The court consists of a president, one or more vice-presidents and a variable number of judges.
These schepenen appointed in their turn from the citizens to assist them a body of sworn councillors (gezworencn or :lures), whose presidents, styled " burgomasters," had the supervision of the communal finances.
A "campaign" biography was published by Lew Wallace (Philadelphia, 1888), and a sketch of his life may be found in Presidents of the United States (New York, 1894), edited by James Grant Wilson.
In the following year Webster delivered his oration in commemoration of the second and third presidents of the United States - John Adams and Thomas Jefferson - who died on the 4th of July 1826; it is particularly remarkable for Adams's imaginary reply in the Continental 'Congress to the arguments against a Declaration of Independence, beginning with the familiar quotation: "Sink or swim, live or die, survive or perish, I gave my hand and my heart to this vote."
Five presidents have come from Ohio, William Henry Harrison, Rutherford B.
His successor was the duke of Connaught and Strathearn; the vice-presidents including the duke of Portland, Lord Algernon Gordon Lennox, J.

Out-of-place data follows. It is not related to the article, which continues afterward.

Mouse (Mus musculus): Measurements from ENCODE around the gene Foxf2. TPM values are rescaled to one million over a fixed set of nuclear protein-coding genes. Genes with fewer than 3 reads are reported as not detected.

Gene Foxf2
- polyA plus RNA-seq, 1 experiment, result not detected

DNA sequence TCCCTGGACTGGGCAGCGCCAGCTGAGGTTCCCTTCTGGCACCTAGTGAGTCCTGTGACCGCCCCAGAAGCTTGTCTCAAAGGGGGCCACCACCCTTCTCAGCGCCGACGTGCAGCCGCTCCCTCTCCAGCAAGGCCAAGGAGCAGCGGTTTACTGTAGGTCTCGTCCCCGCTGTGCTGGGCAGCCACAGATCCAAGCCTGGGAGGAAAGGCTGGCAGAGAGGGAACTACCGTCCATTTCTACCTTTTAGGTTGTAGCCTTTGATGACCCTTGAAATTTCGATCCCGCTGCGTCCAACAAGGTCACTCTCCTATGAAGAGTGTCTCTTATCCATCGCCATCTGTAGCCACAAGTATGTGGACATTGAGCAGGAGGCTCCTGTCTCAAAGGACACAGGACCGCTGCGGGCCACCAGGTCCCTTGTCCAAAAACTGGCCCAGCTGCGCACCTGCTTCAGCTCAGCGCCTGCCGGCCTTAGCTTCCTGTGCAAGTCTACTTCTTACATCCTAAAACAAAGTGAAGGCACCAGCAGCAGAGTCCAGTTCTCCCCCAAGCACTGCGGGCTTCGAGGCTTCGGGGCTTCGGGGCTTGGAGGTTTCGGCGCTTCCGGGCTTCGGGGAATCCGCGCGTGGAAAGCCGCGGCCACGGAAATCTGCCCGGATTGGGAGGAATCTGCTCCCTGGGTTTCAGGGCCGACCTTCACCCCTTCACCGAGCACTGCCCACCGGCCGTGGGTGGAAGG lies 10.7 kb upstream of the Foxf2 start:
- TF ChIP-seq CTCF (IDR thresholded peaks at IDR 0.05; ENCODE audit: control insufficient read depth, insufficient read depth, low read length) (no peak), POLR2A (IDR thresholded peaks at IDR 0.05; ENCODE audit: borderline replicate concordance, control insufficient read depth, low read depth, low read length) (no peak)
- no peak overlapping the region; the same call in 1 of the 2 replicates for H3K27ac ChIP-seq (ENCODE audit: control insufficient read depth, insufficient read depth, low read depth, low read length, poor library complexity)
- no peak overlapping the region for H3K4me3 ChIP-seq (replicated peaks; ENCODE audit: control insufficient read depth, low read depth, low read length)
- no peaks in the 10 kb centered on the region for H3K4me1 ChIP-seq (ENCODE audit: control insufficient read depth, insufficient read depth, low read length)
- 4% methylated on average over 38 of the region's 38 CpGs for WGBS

Special commissioners were to have concurrent jurisdiction with the U.S. circuit and district courts and the inferior courts of Territories in enforcing the law; fugitives could not testify in their own behalf; no trial by jury was provided; i The precise amount of organization in the Underground Railroad cannot be definitely ascertained because of the exaggerated use of the figure of railroading in the documents of the "presidents" of the road, Robert Purvis and Levi Coffin, and of its many "conductors," and their discussion of the "packages" and "freight" shipped by them.
The Cuban policy of Presidents Pierce and Buchanan (during 1853-1861) was vainly directed to acquiring the island.
Among the presidents of Amherst College have been in 1845-1854 and in 1876-1890 respectively - Edward Hitchcock, the famous geologist, and the Rev. Julius H.
The Mithraic community of worshippers, besides being a spiritual fraternity, was a legal corporation enjoying the right of holding property, with temporal officials at its head, like any other sodalitas: there were the decuriones and decem primi, governing councils resembling assembly and senate in cities; magistri, annually elected presidents; curatores, financial agents; defensores, advocates; and patroni, protectors among the influential.